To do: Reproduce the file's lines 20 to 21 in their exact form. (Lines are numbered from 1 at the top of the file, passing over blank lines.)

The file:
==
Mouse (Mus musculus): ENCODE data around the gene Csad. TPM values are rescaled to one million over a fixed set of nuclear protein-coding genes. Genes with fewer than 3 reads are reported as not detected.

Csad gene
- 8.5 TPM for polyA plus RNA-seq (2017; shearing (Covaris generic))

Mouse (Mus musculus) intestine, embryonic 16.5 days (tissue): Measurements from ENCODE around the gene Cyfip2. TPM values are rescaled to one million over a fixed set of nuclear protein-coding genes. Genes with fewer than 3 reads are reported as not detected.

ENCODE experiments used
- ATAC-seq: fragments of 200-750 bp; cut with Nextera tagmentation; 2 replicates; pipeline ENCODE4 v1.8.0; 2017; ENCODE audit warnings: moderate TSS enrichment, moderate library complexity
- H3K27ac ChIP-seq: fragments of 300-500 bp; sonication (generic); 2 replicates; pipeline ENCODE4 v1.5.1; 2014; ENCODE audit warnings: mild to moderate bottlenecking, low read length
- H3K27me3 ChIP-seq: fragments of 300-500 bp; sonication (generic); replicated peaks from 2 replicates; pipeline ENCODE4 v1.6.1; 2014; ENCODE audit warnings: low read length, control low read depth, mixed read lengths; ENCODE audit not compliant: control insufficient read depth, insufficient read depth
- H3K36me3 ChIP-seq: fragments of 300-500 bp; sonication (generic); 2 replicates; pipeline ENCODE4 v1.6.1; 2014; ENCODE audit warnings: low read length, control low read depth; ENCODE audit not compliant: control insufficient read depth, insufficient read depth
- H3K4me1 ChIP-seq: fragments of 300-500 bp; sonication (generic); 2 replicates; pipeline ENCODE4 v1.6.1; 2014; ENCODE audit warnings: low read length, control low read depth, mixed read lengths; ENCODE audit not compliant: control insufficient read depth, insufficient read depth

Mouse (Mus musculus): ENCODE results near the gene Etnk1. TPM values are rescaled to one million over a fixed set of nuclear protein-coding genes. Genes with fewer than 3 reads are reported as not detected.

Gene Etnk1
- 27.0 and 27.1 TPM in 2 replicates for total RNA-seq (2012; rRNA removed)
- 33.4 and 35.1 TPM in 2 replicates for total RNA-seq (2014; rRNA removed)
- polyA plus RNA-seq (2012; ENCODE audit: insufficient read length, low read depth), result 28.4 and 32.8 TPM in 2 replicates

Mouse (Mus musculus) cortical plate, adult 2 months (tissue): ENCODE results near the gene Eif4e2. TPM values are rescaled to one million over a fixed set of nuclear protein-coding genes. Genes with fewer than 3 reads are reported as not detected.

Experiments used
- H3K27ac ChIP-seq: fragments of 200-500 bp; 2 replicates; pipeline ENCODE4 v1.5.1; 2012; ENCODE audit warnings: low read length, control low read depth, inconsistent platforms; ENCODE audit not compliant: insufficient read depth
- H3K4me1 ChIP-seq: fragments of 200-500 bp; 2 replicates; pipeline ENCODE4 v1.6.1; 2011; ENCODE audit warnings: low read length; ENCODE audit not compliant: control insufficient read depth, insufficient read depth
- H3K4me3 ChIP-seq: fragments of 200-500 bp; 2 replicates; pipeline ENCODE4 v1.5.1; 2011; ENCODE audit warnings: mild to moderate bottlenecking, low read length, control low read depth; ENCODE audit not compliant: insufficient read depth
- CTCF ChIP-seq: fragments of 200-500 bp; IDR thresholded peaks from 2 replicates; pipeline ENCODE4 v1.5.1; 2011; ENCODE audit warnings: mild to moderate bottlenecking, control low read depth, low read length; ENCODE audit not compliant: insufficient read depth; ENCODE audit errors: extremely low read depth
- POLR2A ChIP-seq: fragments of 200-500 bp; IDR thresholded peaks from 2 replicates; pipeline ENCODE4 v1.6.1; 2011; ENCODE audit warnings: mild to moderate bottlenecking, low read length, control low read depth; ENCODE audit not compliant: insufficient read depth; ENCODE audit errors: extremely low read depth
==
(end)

- H3K4me3 ChIP-seq: fragments of 200-500 bp; 2 replicates; pipeline ENCODE4 v1.5.1; 2011; ENCODE audit warnings: mild to moderate bottlenecking, low read length, control low read depth; ENCODE audit not compliant: insufficient read depth
- CTCF ChIP-seq: fragments of 200-500 bp; IDR thresholded peaks from 2 replicates; pipeline ENCODE4 v1.5.1; 2011; ENCODE audit warnings: mild to moderate bottlenecking, control low read depth, low read length; ENCODE audit not compliant: insufficient read depth; ENCODE audit errors: extremely low read depth